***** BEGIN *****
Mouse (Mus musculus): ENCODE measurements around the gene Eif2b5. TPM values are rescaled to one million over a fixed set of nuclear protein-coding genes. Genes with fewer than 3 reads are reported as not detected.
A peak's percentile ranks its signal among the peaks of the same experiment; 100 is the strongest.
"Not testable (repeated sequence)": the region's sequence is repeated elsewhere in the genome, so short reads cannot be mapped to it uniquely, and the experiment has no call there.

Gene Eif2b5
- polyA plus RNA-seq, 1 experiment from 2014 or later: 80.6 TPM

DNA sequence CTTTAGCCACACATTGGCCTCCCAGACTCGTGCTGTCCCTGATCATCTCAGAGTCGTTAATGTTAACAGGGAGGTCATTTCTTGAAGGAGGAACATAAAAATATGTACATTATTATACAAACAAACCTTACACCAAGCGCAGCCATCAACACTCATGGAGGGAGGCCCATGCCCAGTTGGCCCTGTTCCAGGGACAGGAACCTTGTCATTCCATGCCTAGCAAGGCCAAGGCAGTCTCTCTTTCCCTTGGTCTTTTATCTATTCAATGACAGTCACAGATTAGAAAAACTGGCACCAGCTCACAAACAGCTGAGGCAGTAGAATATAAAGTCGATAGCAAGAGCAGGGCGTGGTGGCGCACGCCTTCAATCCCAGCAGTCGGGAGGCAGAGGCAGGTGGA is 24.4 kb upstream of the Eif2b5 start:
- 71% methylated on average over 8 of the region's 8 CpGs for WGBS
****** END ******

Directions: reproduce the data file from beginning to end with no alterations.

Mouse (Mus musculus): ENCODE measurements around the gene Eif2b5. TPM values are rescaled to one million over a fixed set of nuclear protein-coding genes. Genes with fewer than 3 reads are reported as not detected.
A peak's percentile ranks its signal among the peaks of the same experiment; 100 is the strongest.
"Not testable (repeated sequence)": the region's sequence is repeated elsewhere in the genome, so short reads cannot be mapped to it uniquely, and the experiment has no call there.

Gene Eif2b5
- polyA plus RNA-seq, 1 experiment from 2014 or later: 80.6 TPM

DNA sequence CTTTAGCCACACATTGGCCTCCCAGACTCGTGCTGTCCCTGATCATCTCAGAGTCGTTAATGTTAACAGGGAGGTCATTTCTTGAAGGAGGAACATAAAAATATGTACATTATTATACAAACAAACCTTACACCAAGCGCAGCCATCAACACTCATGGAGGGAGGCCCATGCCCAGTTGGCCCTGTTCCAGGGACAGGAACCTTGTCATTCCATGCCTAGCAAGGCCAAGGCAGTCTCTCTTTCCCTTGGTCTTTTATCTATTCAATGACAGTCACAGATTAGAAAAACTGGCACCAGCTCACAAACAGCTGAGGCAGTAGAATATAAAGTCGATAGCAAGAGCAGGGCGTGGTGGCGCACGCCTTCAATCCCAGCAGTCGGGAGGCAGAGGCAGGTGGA is 24.4 kb upstream of the Eif2b5 start:
- 71% methylated on average over 8 of the region's 8 CpGs for WGBS